if(Get-AllowedComputer -computer $computer)
 {
   Get-WmiObject -class Win32_Bios -Computer $computer
 }

On the other hand, if the value of the $computer variable is not found in the $servers array, a string is displayed that states the computer is not an allowed computer:

Else
 {
  "$computer is not an allowed computer"
 }

The complete Get-AllowedComputer.ps1 script is seen here.

Get-AllowedComputer.ps1

Param([string]$computer = $env:computername)

Function Get-AllowedComputer([string]$computer)
{
 $servers = Get-Content -path c:\fso\servers.txt
 $servers -contains $computer
} #end Get-AllowedComputer function

# *** Entry point to script ***

if(Get-AllowedComputer -computer $computer)
 {
   Get-WmiObject -class Win32_Bios -Computer $computer
 }
Else
 {
  "$computer is not an allowed computer"
 }

You are not limited to only testing for specified computer names in the Get-AllowedComputer function. All you need to do is add additional information to the text file. This is seen here:

Image of ServersAndProperties.txt file


A couple of modifications are all that are required to the Get-AllowedComputerAndProperty.ps1 script. The first is to add an additional command-line parameter to allow the user to choose which property to display. This is seen here:

Param([string]$computer = $env:computername,[string]$property="name")

Next, the signature to the Get-AllowedComputer function is changed to permit passing of the property name. Instead of directly returning the results of the contains operator, the returned values are stored in variables. The Get-AllowedComputer function first checks to see if the $servers array contains the computer name. It then checks to see if the $servers array contains the property name. Each of the resulting values is stored in variables. The two variables are then “anded” together and the result is returned to the calling code. When two Boolean values are anded together, only the True and True case is equal to true. This is seen here:

PS C:\> $true -and $false

False

PS C:\> $true -and $true

True

PS C:\> $false -and $false

False

PS C:\>

The revised Get-AllowedComputer function is seen here:

Function Get-AllowedComputer([string]$computer, [string]$property)
{
 $servers = Get-Content -path c:\fso\serversAndProperties.txt
 $s = $servers -contains $computer
 $p = $servers -contains $property
 Return $s -and $p
} #end Get-AllowedComputer function

The if statement is used to determine if both the computer value and the property value are contained in the allowed list of servers and properties. If the Get-AllowedComputer function returns true, the Get-WmiObject cmdlet is used to display the chosen property value from the selected computer. This is seen here:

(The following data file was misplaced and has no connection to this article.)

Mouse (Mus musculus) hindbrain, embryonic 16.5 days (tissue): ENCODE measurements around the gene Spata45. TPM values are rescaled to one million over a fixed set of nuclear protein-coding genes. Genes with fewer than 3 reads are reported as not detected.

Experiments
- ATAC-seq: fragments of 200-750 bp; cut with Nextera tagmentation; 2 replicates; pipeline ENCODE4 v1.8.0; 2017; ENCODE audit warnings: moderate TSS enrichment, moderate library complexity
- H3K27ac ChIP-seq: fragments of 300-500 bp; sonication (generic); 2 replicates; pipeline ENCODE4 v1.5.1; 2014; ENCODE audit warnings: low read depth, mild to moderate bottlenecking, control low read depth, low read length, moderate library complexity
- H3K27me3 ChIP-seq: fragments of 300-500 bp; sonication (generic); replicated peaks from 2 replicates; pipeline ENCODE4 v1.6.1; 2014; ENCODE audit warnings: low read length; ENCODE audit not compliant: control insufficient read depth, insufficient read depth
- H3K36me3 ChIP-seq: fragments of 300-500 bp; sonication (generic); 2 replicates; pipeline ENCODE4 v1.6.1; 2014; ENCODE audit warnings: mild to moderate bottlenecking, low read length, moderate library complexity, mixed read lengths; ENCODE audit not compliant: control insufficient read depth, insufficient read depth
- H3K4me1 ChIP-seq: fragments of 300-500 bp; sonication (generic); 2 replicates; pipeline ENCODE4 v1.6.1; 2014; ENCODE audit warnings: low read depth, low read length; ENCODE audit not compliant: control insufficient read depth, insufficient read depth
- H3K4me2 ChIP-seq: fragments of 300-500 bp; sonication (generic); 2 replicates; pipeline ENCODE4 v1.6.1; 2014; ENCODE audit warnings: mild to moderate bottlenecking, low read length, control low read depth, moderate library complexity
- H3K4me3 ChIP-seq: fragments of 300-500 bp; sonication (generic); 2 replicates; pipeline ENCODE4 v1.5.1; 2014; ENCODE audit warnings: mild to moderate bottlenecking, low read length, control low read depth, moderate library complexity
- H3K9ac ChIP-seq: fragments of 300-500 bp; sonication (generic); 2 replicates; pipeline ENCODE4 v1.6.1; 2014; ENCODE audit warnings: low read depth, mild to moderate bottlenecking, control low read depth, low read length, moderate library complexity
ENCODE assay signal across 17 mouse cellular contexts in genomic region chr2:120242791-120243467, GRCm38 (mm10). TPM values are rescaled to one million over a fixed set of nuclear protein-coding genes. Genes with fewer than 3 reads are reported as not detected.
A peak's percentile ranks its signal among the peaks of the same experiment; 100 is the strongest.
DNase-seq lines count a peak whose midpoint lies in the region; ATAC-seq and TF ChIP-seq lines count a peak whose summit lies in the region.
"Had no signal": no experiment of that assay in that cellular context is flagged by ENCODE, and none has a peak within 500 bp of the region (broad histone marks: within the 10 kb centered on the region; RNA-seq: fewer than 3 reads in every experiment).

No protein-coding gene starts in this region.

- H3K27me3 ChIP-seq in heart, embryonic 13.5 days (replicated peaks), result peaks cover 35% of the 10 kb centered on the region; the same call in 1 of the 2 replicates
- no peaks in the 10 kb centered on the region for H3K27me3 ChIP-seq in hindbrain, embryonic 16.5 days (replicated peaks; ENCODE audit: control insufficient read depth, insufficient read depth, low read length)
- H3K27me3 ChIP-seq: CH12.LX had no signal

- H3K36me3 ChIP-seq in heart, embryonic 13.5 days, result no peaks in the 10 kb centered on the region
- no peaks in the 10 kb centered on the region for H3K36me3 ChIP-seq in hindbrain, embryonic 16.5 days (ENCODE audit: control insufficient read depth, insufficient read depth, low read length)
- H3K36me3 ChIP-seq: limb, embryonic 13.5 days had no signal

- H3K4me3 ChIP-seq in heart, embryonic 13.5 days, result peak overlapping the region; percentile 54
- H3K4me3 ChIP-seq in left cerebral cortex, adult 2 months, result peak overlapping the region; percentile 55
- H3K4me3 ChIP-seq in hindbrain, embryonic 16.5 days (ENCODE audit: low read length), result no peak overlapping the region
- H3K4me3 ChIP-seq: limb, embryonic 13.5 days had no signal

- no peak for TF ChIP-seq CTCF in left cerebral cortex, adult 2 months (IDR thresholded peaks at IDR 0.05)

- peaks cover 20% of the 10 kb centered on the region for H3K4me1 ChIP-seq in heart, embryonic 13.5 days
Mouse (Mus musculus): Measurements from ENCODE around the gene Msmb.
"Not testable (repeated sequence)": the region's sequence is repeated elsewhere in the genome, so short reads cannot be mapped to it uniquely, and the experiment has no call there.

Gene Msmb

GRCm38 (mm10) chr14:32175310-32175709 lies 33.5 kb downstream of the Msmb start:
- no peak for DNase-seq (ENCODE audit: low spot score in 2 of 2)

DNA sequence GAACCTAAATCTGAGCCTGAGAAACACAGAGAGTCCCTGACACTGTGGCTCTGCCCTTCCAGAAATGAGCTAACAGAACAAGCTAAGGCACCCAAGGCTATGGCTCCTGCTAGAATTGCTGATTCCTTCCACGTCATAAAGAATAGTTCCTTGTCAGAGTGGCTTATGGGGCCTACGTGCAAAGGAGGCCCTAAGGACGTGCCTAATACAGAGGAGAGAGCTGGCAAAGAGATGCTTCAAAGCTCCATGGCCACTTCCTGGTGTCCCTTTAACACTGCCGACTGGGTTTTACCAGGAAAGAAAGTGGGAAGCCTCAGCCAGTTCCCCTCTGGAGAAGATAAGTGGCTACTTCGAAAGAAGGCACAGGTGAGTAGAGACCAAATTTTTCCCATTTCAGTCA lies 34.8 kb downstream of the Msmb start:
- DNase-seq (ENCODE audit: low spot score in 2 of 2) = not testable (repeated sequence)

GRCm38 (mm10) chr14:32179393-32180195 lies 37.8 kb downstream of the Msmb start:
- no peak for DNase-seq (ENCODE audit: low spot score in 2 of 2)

if(Get-AllowedComputer -computer $computer -property $property)
 {
   Get-WmiObject -class Win32_Bios -Computer $computer |
   Select-Object -property $property
 }

If the computer value and the property value are not on the permitted list, the Get-AllowedComputerAndProperty.ps1 script displays a message stating that there is a nonpermitted value. This is seen here:

Else
 {
  "Either $computer is not an allowed computer, `r`nor $property is not an allowed property"
 }

The complete Get-AllowedComputerAndProperty.ps1 script is seen here.

Get-AllowedComputerAndProperty.ps1

Param([string]$computer = $env:computername,[string]$property="name")

Function Get-AllowedComputer([string]$computer, [string]$property)
{
 $servers = Get-Content -path c:\fso\serversAndProperties.txt
 $s = $servers -contains $computer
 $p = $servers -contains $property
 Return $s -and $p
} #end Get-AllowedComputer function

# *** Entry point to script ***

if(Get-AllowedComputer -computer $computer -property $property)
 {
   Get-WmiObject -class Win32_Bios -Computer $computer |
   Select-Object -property $property
 }
Else
 {
  "Either $computer is not an allowed computer, `r`nor $property is not an allowed property"
 }

DS, we hope you have enjoyed today's article, and have found the text file trick at least as interesting as the trick of shooting up toward the surface when you are scuba diving. We have one more article to go in our series about error handling. So join us tomorrow. If you want to be among the first to be informed about everything that is happening on the Script Center, you can follow us on Twitter. We also make postings at the Scripting Guys group on Facebook. If you get stuck while you are working on a script, you can post to the Official Scripting Guys Forum. We have an excellent group of moderators and other active members who are always willing to help other scripters. See you tomorrow. Take care.

Ed Wilson and Craig Liebendorfer, Scripting Guys